Before the intervention in Somalia, the New York Times [13], in their article ‘Separate states aren't the answer in Somalia', stated that Somalia always was and should stay a unitary republic with a strong local government. Later, the publication [14] printed the article ‘The tragedy in Somalia can't wait for Clinton', and indicated the responsibility of the international community to stop the crisis by demanding to not forsake the country. In this context, the humanitarian workers, foreign people and Somalis were under threat, and thousands of people were at risk from starvation. Furthermore, the article blamed the anarchic system of Somalia and the sluggishness of the UN. Moreover, in December 1992, the magazine's piece ‘Give diplomacy a chance to revamp Somalia' claimed that the main purpose of the United Nations in Somalia was to support Somalis in creating a new society [15]. Another article by the New York Times [11], ‘Mission to Somalia; excerpts from a resolution on delivering Somalia aid', declared that the Security Council considered the crisis in Somalia unique and complicated, which constituted a threat to international peace and security, and required an immediate response.

According to ABC's ‘US sends aid to Somalia' [16], President Bush believed that only the US could help to deliver the tons of food needed to Somalia, and save thousands of lives, especially those of starving children. When mission Operation Restore Hope began, ABC's piece ‘Marines land in Somalia' [17] broadcast a video from Somalia showing the US marines arriving in the country. ABC asked a simple question to the Somalis, other journalists and soldiers, «What happened today?» to memorialize the moment. Most of the marines shared their emotions in a positive way, expressing pride in being American, and happiness to be in Somalia helping them with their relief mission, and the Somalis felt supported.

In his important research, Cohen [18] wrote that television has demonstrated its power to move policy makers. Furthermore, he [18; 10] argued that news media coverage of Somalia «mobilized the conscience of the nation's public institutions, compelling the government into a policy of intervention for humanitarian reasons». Even though the role of the CNN effect was criticized for being exaggerated in the Somalian case, it is noted that even sceptics admitted that television was engaged in policy decisions relating to Somalia. However, Livingston and Eachus [10] claimed that the US intervention in Somalia was an outcome of diplomatic and bureaucratic processes, which will be analyzed as a weak CNN effect further.

According to Livingston [1], many policy-makers, journalists, and other scholars do not believe that the media has a profound influence on foreign policy decision making. Furthermore, that a key factor in the media's effect on foreign policy is not the presence or absence of the camera, but the presence or absence of political leadership in foreign policy. Editor of Foreign Policy, James Hoge [1; 2] argued that «television news has a tactical effect from time to time, but not a strategic one; that it operates more when humanitarian issues are». This point is considered important because it suggests that the effects of news media on foreign policy is limited and conditional, and depend on foreign policy types and objectives [1]. Hawkins [8; 225] suggested the «reverse CNN factor», in which media index the news referring to policy makers. Some media corporations with low budgets cannot gather news, therefore they interview officials from government, which is deemed to be a less expensive alternative to travelling to the place of conflict. Furthermore, the opinion of government officials is mostly perceived as reliable. The outcome on what will become news depends on the government officials, which appears mutually beneficial.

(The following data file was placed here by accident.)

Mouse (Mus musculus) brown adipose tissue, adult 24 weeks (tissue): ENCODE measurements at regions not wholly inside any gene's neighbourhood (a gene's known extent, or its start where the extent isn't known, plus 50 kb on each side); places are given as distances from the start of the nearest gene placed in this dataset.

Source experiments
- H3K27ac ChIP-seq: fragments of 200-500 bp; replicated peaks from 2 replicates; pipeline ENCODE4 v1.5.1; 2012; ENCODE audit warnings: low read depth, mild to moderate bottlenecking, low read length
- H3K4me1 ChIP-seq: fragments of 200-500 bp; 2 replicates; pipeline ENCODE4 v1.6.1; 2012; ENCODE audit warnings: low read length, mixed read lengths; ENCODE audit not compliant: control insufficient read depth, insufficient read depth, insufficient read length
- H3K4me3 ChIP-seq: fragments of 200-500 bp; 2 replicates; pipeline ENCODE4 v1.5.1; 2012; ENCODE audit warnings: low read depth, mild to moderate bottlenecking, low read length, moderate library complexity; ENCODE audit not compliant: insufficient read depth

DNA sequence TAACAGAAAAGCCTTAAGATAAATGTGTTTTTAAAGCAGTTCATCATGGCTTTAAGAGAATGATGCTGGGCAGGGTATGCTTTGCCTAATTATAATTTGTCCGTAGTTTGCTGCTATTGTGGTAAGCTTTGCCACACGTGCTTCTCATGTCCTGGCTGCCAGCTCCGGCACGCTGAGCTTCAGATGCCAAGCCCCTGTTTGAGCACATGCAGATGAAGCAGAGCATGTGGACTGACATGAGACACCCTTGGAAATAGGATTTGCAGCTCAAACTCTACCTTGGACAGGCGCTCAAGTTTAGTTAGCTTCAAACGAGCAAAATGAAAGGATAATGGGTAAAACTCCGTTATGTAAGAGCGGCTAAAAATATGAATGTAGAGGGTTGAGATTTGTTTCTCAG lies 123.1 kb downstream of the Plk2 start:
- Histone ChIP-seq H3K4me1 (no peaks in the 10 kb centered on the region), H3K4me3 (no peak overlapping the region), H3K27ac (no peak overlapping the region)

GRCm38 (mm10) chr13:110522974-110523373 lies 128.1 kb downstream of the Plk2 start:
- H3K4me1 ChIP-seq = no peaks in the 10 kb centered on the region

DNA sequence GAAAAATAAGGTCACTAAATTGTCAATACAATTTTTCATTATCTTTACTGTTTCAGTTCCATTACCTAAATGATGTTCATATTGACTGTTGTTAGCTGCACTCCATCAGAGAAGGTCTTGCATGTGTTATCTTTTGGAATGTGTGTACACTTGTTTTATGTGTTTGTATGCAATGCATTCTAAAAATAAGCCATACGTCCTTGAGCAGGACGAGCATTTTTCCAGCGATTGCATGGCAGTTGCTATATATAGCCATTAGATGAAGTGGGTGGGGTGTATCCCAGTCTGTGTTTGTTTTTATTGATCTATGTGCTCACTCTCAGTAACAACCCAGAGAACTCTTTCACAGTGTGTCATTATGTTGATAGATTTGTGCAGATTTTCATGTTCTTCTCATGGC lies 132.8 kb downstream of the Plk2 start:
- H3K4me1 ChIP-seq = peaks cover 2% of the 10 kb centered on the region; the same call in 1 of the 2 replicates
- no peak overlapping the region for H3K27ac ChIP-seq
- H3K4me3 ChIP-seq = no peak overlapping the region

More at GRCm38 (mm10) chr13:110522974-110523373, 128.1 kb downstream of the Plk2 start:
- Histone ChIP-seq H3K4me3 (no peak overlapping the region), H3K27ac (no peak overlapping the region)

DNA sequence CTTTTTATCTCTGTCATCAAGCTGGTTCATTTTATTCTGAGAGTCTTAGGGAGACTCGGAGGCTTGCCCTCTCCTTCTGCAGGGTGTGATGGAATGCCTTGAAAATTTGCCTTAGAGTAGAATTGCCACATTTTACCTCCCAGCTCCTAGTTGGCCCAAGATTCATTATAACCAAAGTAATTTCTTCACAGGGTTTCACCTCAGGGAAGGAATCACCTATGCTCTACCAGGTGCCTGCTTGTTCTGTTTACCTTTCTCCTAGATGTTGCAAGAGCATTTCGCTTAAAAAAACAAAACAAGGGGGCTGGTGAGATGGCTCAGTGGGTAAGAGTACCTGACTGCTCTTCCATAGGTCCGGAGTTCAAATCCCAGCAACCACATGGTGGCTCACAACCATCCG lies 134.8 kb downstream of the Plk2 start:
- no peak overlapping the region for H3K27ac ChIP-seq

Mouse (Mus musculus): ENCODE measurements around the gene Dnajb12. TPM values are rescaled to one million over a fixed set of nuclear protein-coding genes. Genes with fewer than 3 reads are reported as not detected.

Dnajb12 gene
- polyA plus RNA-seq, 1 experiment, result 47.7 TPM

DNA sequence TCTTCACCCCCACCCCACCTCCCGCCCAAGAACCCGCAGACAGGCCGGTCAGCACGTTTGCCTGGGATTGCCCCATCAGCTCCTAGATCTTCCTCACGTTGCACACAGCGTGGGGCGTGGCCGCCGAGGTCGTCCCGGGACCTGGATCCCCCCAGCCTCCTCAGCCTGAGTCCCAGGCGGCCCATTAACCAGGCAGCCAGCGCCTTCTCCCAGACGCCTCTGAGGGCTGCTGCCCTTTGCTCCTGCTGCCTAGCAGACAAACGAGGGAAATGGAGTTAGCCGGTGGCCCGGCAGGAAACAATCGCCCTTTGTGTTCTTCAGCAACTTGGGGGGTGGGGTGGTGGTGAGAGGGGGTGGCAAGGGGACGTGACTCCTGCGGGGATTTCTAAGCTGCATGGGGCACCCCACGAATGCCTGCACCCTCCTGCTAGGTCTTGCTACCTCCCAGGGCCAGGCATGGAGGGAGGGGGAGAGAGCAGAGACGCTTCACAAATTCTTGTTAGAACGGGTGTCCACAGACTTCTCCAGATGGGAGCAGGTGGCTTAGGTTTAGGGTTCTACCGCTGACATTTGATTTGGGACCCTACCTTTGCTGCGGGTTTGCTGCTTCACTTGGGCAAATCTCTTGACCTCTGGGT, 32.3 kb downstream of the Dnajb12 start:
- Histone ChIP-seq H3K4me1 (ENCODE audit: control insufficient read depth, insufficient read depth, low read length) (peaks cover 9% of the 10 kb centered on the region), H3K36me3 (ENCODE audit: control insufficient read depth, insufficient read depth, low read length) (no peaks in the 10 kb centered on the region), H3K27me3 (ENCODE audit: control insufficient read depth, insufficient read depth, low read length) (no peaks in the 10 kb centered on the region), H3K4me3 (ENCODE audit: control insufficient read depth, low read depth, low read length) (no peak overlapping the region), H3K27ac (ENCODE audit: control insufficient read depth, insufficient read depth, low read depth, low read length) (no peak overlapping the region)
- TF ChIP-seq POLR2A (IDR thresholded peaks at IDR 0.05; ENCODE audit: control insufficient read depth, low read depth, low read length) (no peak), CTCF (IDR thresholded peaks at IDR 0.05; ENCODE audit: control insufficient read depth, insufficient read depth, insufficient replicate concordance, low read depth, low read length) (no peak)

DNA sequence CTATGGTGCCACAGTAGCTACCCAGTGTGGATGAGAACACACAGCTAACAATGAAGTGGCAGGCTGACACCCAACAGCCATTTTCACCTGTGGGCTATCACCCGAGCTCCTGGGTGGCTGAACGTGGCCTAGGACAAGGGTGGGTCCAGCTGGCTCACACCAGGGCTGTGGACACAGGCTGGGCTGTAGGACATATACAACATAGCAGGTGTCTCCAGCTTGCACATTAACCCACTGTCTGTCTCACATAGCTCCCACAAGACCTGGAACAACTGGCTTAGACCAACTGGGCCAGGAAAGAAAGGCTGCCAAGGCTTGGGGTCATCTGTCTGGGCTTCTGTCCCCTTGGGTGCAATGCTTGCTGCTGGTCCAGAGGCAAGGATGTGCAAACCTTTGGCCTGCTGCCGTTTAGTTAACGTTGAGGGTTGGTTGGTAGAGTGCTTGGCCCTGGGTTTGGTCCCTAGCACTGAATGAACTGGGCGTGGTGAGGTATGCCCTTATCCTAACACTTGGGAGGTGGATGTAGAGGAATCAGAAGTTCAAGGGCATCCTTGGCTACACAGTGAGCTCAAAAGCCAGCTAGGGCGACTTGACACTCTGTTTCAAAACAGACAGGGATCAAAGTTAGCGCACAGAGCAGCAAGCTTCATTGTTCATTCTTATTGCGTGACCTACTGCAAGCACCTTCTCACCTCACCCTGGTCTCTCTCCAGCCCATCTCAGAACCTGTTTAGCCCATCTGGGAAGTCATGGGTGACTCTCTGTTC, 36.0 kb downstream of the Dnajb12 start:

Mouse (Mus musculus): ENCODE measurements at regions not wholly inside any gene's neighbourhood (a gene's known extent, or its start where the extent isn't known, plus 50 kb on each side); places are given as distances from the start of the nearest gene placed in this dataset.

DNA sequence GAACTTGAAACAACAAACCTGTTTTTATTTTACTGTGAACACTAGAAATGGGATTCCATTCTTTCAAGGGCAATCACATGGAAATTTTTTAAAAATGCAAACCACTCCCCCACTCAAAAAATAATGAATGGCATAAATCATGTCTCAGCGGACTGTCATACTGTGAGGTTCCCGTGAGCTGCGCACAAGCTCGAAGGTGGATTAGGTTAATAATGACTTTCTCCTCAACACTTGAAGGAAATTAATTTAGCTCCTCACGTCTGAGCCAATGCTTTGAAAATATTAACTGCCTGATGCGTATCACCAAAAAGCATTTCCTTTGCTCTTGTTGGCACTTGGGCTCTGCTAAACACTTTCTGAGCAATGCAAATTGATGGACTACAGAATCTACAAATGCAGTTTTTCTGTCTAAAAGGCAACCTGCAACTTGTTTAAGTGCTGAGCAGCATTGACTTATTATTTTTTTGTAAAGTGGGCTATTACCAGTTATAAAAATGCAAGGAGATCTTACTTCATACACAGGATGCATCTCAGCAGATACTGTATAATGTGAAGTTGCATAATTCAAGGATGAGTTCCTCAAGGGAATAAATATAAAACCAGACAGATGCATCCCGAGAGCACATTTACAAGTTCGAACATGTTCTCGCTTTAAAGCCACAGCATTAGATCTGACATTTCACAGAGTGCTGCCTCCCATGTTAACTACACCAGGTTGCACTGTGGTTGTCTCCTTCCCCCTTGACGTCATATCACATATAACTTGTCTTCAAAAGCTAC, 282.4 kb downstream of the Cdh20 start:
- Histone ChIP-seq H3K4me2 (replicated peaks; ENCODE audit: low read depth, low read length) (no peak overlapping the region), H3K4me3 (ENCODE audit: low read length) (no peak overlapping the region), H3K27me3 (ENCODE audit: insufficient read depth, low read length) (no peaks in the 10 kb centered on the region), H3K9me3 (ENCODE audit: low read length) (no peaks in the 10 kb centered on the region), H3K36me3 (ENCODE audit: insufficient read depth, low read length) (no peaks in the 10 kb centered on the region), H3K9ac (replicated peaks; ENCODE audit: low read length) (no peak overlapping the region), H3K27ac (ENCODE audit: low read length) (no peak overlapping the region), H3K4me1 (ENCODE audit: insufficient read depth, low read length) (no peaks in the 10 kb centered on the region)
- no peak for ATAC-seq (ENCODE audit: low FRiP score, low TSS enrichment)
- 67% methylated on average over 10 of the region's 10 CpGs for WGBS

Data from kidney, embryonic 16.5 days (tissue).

According to Natsios [1; 7], who managed the Bush administration's humanitarian relief effort in Somalia, an analysis of US involvement in other states' humanitarian crisis would show that «the so-called CNN effect has taken on more importance than it deserves as an explanation for responses emanating from the policymaking process in Washington». In his important research, Livingston [1] declared that humanitarian operations are organized without news media attention. For instance, in 1991, the United States Agency for International Development's office of Foreign Disaster Assistance and Food for Peace Program supplied about 12,000 tons of food to Somalia. Moreover, this humanitarian relief was before the news media revealed the crisis in the country. «The media were used by some officials to get the attention of other officials, a tried and true practice of bureaucratic politics that predates CNN by many years» [1; 8].

Mermin [3] argued that there is no doubt that news about Somalia was broadcast on television before the Bush administration decided to intervene. However, he also asserts that Somalia first appeared in the news after major changes were made to US foreign policy between August and November 1992 in the US. Furthermore, Mermin [3] claimed that Somalia received more news media coverage between August 14 and September (approximately 55 minutes, about 18 minutes a week) from three major televisions networks: ABC, NBC and CBC. The media reported on the relief preparations made by the US to Somalia, and the majority of news reports included the video from Somalia. In addition, notwithstanding the US military operation in Somalia and the video of starving children, Somalia was not at the first place of the news in CBC, NBC, ABC between January and November 25 during 1992. Also, Mermin [10] did not support Cohen [18] and considered the effect of television as a myth and argued that the US intervention in Somalia is not proof that television coverage can move the government; instead, it is a clear example of how the government can control the news media. If the television pushed the US into Somalia, it was because of government officials — senators, and a house committee within the Bush administration — who made significant attempts to report the situation in Somalia as a desperate crisis [3].